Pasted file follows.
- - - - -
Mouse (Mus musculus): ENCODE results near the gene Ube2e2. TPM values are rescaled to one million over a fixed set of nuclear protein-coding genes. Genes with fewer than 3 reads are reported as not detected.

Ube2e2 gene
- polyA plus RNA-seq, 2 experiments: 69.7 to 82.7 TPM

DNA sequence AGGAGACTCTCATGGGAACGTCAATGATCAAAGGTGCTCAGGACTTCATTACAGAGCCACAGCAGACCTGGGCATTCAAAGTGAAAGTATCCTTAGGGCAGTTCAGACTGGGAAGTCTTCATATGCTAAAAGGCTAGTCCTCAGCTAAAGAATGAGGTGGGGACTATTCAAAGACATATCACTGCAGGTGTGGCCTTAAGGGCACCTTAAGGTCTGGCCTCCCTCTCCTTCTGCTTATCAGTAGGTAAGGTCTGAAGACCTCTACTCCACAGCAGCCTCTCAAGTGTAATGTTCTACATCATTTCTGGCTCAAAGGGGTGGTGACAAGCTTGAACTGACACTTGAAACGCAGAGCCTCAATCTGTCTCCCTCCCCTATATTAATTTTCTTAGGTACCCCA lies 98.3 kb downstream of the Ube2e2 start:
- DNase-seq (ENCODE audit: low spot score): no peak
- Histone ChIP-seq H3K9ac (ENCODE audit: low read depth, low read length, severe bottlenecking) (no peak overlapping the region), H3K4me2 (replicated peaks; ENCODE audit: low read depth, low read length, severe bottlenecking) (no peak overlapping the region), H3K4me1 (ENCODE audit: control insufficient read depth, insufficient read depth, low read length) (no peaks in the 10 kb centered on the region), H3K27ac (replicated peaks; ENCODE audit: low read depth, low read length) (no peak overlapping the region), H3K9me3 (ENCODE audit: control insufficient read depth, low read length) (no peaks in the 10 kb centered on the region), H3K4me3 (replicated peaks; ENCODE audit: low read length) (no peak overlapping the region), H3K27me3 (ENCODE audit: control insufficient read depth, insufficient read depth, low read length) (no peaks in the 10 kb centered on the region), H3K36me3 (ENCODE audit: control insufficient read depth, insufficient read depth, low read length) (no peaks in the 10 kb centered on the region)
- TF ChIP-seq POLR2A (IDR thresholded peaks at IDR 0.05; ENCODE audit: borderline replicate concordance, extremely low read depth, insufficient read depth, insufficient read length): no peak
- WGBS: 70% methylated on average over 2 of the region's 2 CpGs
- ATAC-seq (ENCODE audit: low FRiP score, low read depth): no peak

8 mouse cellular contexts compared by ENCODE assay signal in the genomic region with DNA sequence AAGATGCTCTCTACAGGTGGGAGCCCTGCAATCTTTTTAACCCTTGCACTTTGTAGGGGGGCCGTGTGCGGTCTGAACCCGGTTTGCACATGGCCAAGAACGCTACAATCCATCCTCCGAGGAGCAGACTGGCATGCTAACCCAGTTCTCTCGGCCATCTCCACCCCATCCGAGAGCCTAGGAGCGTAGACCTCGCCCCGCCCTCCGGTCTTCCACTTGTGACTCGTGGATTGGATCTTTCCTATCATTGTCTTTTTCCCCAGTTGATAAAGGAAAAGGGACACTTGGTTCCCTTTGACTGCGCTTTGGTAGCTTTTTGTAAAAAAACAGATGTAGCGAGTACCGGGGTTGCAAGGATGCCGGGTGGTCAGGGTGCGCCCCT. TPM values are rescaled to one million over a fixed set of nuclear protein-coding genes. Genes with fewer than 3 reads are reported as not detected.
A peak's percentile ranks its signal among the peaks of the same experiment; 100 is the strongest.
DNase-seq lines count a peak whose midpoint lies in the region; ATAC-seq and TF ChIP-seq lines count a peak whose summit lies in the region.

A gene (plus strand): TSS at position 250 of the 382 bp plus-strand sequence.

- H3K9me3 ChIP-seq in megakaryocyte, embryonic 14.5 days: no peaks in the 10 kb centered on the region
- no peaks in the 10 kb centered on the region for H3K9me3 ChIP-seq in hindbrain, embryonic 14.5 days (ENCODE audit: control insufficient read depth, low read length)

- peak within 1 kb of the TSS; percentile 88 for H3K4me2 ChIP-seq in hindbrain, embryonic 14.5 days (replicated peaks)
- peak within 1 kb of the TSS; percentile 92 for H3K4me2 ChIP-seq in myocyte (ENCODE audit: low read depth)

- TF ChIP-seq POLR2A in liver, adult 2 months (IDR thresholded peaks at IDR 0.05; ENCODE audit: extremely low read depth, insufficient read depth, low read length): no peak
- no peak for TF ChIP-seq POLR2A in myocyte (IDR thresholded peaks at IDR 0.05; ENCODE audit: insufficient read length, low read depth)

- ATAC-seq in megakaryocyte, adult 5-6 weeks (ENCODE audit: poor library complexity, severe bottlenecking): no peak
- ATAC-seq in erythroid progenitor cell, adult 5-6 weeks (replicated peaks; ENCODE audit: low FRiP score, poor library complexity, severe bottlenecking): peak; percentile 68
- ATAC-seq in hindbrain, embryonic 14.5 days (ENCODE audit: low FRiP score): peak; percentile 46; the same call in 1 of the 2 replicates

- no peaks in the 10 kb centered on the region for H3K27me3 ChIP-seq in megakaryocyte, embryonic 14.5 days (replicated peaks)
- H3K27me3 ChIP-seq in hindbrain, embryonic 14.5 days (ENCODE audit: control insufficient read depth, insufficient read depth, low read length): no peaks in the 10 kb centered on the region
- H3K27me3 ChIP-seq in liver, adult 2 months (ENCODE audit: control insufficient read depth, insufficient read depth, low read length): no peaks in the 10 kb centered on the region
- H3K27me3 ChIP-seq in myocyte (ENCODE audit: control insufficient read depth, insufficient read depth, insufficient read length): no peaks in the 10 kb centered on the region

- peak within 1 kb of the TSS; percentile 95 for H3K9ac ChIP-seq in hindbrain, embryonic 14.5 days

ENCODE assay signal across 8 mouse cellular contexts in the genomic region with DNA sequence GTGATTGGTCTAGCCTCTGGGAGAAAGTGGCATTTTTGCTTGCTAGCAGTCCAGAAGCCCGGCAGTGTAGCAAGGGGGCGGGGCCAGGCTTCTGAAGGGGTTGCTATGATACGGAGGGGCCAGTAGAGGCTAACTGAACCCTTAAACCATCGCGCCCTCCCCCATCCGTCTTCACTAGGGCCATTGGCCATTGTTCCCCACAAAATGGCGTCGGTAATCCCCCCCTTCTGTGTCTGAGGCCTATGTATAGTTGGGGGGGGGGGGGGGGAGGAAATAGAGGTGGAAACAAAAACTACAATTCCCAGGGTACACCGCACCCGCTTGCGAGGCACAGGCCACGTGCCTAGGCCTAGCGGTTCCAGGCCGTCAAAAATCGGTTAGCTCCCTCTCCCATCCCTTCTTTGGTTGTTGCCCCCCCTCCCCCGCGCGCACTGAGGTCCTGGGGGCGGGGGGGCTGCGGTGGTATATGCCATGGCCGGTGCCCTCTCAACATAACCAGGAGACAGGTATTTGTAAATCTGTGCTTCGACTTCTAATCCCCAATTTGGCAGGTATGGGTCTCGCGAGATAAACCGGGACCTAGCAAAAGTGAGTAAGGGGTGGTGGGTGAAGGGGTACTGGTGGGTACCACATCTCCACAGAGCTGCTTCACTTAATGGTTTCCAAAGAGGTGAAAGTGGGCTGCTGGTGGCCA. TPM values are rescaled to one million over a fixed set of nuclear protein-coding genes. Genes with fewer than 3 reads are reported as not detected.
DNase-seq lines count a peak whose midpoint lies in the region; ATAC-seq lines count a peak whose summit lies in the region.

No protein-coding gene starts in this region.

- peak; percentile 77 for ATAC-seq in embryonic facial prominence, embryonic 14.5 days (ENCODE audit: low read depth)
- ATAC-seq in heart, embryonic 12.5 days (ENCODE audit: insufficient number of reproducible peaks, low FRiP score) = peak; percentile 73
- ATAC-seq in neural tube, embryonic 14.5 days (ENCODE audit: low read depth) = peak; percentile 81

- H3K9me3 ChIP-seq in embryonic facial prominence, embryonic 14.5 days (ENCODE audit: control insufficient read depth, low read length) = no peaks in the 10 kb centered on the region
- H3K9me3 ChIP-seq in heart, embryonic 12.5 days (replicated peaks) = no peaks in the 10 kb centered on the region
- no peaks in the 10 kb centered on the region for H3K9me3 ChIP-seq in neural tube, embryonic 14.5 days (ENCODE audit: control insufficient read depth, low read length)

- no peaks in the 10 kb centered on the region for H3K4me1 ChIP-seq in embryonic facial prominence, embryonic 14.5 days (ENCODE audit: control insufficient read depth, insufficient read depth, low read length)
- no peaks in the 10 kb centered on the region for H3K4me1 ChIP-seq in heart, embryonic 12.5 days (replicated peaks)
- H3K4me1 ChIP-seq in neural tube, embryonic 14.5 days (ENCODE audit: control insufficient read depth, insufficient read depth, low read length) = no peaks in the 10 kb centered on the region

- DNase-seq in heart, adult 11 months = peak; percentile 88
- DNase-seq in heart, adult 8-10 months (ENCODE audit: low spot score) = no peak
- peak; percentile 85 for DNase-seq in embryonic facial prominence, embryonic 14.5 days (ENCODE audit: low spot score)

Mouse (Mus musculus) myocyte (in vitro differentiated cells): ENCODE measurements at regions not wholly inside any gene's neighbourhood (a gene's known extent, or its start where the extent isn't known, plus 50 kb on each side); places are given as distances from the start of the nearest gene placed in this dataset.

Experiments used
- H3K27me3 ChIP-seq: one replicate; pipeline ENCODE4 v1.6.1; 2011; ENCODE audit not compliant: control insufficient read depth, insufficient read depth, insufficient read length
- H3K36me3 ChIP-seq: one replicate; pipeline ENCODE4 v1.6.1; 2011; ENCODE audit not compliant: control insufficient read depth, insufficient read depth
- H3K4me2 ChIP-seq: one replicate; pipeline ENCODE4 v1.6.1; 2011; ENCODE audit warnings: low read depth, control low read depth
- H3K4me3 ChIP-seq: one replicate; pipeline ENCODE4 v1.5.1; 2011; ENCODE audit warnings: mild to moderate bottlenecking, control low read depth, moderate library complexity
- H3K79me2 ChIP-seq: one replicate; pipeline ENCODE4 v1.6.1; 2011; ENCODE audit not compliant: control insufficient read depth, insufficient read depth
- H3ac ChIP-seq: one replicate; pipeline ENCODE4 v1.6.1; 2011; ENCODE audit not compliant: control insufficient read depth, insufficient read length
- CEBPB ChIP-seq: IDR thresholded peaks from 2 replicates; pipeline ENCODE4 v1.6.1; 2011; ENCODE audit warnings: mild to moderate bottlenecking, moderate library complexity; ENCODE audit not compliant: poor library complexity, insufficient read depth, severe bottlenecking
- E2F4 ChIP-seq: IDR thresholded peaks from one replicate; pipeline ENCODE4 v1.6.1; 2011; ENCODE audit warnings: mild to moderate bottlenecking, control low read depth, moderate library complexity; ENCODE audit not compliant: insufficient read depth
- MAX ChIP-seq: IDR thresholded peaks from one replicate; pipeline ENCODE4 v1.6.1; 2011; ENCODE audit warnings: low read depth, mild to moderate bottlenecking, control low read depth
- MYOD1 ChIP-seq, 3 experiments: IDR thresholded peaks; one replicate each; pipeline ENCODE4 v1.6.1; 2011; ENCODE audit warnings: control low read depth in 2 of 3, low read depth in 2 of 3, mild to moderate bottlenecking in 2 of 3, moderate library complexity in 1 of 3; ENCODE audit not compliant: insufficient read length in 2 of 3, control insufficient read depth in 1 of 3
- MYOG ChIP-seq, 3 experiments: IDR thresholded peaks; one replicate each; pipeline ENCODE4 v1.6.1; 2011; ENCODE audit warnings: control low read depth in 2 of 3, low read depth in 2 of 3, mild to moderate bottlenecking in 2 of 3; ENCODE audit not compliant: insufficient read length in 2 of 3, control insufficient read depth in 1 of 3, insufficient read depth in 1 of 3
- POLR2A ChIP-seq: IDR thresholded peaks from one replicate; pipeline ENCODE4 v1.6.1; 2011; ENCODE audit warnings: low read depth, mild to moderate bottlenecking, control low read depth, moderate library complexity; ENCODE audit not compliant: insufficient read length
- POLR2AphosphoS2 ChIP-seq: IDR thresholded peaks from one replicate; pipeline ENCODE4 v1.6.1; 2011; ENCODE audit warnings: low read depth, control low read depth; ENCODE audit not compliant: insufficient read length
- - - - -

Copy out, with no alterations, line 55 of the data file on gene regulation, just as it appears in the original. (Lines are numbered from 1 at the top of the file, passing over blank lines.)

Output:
- MYOG ChIP-seq, 3 experiments: IDR thresholded peaks; one replicate each; pipeline ENCODE4 v1.6.1; 2011; ENCODE audit warnings: control low read depth in 2 of 3, low read depth in 2 of 3, mild to moderate bottlenecking in 2 of 3; ENCODE audit not compliant: insufficient read length in 2 of 3, control insufficient read depth in 1 of 3, insufficient read depth in 1 of 3